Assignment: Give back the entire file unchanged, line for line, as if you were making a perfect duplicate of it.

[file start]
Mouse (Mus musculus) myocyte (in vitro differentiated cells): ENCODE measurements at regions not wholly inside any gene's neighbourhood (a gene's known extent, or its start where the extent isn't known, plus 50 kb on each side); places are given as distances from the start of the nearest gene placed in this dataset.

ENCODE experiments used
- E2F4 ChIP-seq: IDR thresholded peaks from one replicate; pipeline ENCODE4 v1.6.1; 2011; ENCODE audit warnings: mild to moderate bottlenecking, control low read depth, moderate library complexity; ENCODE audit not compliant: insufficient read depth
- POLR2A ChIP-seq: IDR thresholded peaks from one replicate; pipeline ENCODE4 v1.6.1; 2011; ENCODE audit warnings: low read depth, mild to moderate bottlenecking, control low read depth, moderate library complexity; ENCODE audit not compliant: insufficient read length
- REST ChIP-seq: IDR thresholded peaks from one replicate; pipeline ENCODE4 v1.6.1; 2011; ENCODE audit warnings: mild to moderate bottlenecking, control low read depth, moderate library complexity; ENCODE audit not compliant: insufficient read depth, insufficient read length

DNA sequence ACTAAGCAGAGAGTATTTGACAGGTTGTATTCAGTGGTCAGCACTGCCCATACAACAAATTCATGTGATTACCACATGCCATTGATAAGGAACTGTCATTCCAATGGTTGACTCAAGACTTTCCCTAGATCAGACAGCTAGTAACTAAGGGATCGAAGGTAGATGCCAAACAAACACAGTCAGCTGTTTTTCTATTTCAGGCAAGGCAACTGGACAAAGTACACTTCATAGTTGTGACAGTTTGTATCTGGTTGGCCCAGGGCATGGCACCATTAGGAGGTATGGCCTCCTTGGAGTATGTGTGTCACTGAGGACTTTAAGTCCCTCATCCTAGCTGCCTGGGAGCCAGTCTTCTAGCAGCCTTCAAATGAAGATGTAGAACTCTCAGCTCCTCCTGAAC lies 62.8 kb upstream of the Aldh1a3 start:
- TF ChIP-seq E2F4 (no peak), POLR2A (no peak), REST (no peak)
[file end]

Mouse (Mus musculus) myocyte (in vitro differentiated cells): ENCODE measurements at regions not wholly inside any gene's neighbourhood (a gene's known extent, or its start where the extent isn't known, plus 50 kb on each side); places are given as distances from the start of the nearest gene placed in this dataset.

ENCODE experiments used
- E2F4 ChIP-seq: IDR thresholded peaks from one replicate; pipeline ENCODE4 v1.6.1; 2011; ENCODE audit warnings: mild to moderate bottlenecking, control low read depth, moderate library complexity; ENCODE audit not compliant: insufficient read depth
- POLR2A ChIP-seq: IDR thresholded peaks from one replicate; pipeline ENCODE4 v1.6.1; 2011; ENCODE audit warnings: low read depth, mild to moderate bottlenecking, control low read depth, moderate library complexity; ENCODE audit not compliant: insufficient read length
- REST ChIP-seq: IDR thresholded peaks from one replicate; pipeline ENCODE4 v1.6.1; 2011; ENCODE audit warnings: mild to moderate bottlenecking, control low read depth, moderate library complexity; ENCODE audit not compliant: insufficient read depth, insufficient read length

DNA sequence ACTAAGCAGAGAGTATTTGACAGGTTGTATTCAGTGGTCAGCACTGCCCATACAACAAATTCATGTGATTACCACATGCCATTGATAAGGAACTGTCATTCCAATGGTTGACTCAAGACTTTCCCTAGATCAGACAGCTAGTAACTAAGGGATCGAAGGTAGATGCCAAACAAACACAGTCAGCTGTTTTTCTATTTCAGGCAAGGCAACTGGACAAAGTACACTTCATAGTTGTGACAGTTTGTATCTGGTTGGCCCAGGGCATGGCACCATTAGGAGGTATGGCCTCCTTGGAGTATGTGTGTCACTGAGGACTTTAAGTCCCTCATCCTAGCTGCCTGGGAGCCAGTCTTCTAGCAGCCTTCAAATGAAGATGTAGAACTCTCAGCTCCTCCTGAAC lies 62.8 kb upstream of the Aldh1a3 start:
- TF ChIP-seq E2F4 (no peak), POLR2A (no peak), REST (no peak)